When the going gets weird, the weird turn pro. - Hunter S. Thompson

11 September 2007

Like a squid spraying ink, and for the same reason

Frightened companies disperse FUD (fear, uncertainty, and doubt) when threatened. Here's what Microsoft said yesterday, on the occasion of Google's announcement that major consulting and outsourcing firm Capgemini would start selling Google Apps to their customer base:
Microsoft also suggested a list of “top questions that enterprises should ask when considering the switch to [Google Apps Premier Edition]...


2. Google has a history of releasing incomplete products, calling them beta software, and issuing updates on a “known only to Google” schedule – this flies in the face of what enterprises want and need in their technology partners – what is Google doing that indicates they are in lock step with customer needs?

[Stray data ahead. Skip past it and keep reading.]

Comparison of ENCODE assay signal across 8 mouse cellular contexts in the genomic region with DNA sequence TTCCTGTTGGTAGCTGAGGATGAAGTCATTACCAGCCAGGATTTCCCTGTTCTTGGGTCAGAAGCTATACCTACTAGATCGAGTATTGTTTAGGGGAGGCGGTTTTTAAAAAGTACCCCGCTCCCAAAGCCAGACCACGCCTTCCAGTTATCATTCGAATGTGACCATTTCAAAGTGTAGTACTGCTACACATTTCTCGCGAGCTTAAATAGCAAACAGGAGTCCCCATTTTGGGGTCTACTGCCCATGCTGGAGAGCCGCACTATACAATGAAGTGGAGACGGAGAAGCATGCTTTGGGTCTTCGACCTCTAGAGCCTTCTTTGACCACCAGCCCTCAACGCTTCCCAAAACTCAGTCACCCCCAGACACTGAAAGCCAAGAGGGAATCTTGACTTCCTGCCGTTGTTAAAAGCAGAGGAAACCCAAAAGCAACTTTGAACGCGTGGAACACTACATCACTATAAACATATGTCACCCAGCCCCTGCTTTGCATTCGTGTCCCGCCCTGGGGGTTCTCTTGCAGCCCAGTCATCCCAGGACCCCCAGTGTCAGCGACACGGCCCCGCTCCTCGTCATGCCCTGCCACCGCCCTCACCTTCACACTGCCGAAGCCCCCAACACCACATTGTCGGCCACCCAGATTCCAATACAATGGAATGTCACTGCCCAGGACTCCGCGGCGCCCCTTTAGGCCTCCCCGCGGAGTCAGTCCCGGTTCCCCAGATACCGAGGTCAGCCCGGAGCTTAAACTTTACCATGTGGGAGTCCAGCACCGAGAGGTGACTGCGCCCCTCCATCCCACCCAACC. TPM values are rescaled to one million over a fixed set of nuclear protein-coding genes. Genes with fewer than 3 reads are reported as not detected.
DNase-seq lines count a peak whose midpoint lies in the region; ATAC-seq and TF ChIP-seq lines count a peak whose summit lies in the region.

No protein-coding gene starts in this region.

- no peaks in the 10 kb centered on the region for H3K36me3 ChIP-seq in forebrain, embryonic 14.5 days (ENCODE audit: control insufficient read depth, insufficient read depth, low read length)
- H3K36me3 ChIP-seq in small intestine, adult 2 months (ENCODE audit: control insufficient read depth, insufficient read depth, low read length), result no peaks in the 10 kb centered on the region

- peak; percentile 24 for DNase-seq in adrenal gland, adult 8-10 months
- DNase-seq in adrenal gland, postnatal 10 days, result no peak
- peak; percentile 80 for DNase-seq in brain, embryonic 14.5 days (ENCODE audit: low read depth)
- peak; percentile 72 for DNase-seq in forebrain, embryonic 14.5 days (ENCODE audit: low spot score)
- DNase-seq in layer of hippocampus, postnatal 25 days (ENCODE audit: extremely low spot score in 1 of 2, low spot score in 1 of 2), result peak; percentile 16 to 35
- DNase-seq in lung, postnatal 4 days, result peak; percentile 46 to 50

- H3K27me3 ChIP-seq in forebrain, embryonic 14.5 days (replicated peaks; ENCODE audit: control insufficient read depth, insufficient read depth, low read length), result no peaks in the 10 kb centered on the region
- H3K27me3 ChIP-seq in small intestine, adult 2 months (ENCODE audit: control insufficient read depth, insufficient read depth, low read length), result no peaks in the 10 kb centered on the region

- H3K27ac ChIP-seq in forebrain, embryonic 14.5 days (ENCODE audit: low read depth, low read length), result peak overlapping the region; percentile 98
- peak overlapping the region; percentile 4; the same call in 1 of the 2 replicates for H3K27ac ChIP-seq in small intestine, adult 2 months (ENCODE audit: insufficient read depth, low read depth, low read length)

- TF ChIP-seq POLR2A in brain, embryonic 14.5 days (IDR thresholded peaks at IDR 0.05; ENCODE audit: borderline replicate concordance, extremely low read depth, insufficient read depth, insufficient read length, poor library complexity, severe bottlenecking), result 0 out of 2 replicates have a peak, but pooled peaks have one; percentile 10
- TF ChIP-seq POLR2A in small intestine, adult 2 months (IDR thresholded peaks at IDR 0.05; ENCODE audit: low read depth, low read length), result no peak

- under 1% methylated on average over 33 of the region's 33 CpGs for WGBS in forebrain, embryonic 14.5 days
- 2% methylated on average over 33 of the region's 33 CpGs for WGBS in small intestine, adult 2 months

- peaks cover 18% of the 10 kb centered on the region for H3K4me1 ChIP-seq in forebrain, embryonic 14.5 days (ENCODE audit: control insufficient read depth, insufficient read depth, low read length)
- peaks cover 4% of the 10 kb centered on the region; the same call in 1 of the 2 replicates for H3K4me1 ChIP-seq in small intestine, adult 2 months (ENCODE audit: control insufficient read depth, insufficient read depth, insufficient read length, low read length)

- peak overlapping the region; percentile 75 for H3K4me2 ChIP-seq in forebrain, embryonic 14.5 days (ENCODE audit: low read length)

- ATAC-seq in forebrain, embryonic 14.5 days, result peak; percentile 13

3. Google touts the low cost of their apps –not only price but the absence of need for hardware, storage or maintenance for Google Apps. BUT if GAPE is indeed a complement to MSFT Office, the costs actually become greater for a company as they now have two IT systems to run and manage and maintain. Doesn’t this result in increased complexity and increased costs?
And now you've had your irony supplement for the day. :-)

The marketplace already understands "Software as a Service," where the provider maintains all infrastructure and rents you the applications, even if Microsoft pretends not to.

These are early days yet, but this model is going to succeed in a big way.

No comments: